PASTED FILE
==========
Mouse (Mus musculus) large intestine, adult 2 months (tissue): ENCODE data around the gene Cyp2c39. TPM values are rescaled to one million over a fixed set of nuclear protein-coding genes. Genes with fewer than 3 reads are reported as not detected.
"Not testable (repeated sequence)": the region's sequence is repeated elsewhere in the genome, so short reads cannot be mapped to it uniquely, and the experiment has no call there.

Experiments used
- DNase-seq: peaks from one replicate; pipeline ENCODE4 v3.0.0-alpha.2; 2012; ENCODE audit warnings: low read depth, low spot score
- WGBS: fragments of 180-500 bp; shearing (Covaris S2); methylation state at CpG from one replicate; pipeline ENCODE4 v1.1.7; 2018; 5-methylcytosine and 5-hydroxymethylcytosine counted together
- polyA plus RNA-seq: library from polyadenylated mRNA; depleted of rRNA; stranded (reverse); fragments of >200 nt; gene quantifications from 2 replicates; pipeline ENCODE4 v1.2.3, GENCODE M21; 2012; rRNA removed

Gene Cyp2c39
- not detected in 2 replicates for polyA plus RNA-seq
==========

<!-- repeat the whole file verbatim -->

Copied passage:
Mouse (Mus musculus) large intestine, adult 2 months (tissue): ENCODE data around the gene Cyp2c39. TPM values are rescaled to one million over a fixed set of nuclear protein-coding genes. Genes with fewer than 3 reads are reported as not detected.
"Not testable (repeated sequence)": the region's sequence is repeated elsewhere in the genome, so short reads cannot be mapped to it uniquely, and the experiment has no call there.

Experiments used
- DNase-seq: peaks from one replicate; pipeline ENCODE4 v3.0.0-alpha.2; 2012; ENCODE audit warnings: low read depth, low spot score
- WGBS: fragments of 180-500 bp; shearing (Covaris S2); methylation state at CpG from one replicate; pipeline ENCODE4 v1.1.7; 2018; 5-methylcytosine and 5-hydroxymethylcytosine counted together
- polyA plus RNA-seq: library from polyadenylated mRNA; depleted of rRNA; stranded (reverse); fragments of >200 nt; gene quantifications from 2 replicates; pipeline ENCODE4 v1.2.3, GENCODE M21; 2012; rRNA removed

Gene Cyp2c39
- not detected in 2 replicates for polyA plus RNA-seq